1. To me the key with Crable will be what his shins look like. Huge presence but his calves look like they belong to a marathoner’s. In training camp (before injuries) he’s looked like a star. But yeah, any impact might be the strawberry on top.

  2. Good article Bruce. I actually am not real optomistic about him, but I do leave the window open maybe slightly. Like you say, we’ll see this year one way or another. He was productive his rookie year in pre-season, but people forget…he DID start on the regular roster. He was on the team for six weeks or so before going on IR, but was inactive for every game. So he wasn’t ready to make an impact at that point, even when healthy. If he has improved for this year, it wasn’t from experience and would have to have come from weight training, knowing the system thru studying, observation, etc.

    On the other hand, I always got the impression his medical woes weren’t overwhelming injuries. Its hard to say with the Patriots not really talking about injuries, but his rookie year I got the impression they just needed a roster spot and walla, Crable develops an injury and goes on IR. Last year I think he had some legit issue, but had it been an experienced vet they could have waited. But again, they weren’t gonna hold the spot for a guy who hasn’t proven himself. I could be wrong and this is just my impression from what I can glean.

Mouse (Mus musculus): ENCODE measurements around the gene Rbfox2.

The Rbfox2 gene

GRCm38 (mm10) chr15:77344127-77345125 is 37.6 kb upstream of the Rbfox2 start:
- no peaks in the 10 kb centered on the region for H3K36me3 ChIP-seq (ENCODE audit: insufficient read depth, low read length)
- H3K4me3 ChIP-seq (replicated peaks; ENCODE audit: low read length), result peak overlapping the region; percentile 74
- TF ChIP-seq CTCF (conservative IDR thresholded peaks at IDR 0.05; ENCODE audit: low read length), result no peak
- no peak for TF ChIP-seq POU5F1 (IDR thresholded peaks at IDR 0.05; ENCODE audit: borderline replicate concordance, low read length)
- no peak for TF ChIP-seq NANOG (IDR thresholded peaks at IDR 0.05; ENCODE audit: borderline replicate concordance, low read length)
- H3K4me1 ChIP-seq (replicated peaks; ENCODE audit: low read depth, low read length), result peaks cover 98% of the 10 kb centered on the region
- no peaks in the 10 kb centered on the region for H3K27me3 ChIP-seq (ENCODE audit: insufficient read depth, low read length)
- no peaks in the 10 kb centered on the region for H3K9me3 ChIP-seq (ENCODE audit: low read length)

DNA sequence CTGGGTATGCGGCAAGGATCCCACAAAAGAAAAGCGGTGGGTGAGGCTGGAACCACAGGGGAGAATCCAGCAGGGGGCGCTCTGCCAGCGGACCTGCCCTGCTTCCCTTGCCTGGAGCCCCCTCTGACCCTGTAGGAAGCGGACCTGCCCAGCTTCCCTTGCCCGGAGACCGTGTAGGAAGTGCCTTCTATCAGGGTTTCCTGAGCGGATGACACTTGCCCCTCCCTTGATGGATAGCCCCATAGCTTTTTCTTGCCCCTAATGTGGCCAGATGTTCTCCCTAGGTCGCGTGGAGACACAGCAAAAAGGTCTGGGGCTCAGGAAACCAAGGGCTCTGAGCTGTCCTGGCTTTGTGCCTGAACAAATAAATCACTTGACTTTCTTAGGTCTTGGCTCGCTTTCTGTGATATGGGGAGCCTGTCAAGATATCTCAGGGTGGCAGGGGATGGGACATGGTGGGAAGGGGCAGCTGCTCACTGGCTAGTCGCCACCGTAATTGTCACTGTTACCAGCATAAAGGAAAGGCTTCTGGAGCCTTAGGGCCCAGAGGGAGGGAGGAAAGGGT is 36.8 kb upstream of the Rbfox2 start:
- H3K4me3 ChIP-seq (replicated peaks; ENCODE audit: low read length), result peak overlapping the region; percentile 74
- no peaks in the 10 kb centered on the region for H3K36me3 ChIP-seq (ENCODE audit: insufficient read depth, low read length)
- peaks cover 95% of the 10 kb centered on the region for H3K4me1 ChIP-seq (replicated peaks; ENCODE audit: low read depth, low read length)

In any event, we’ll know on this guy by September 14th.

  3. Timbuk3 says:

    Ironically, I see the most appropriate Crable analog is TBC. He is a terror in practice who has yet to get on the field. In TBC’s case, the problem was claimed to be depth, in Crable’s, injury. TBC quietly complained on his way out the door that he just never got the chance to shine [to which I would reply, yes you did, you just didn’t show enough] and he proved in SF that he needed more experience and a little bit lower expectations. TBC deserves all the credit for exceeding the JAG expectations and having a great season last year and I am optimistically hoping for the same from Crable.

    Surprising to see some actual research by Riess but that is a good article that shows that we should not count out Crable just yet. With McKenzie back as well, and likely a veteran pickup after June 1st, I am starting to be more and more optimistic about the linebacker corps we have on board.

  4. Classless says:

    It is fair to write off Crable because the NFL is such a competitive, “what have done for me lately” league. Since every roster spot is critical to a team’s success, stashing away Crable ends up hurting the Patriots unless he can contribute. If Crable can’t see the field, there are scores of other players lining up to take a shot at his spot.

  5. AZPatsFan says:

    It is quite apparent why Belichick has not given up on Crabel. Standing 6;5″ with a 34 inch arm length and big hands, he has the dimensions that you seek in a DE–> OLB conversion. He also possesses 4.57 speed in the 40, which puts him in the elite category as well.

    Both Cunnigham and Crabel played Strongside DE in college so that they should have better run defense capabilities. But Cunningham at 6′ 3.5″ only ran 4.68 in college and the notorious 4.92, when Spikes ran 5.06 on the Florida Pro day in the rain and mist.

    Both seem to be adaptable to the strongside that Vrabel and McG held down. leaving RDE/ROLB to TBC.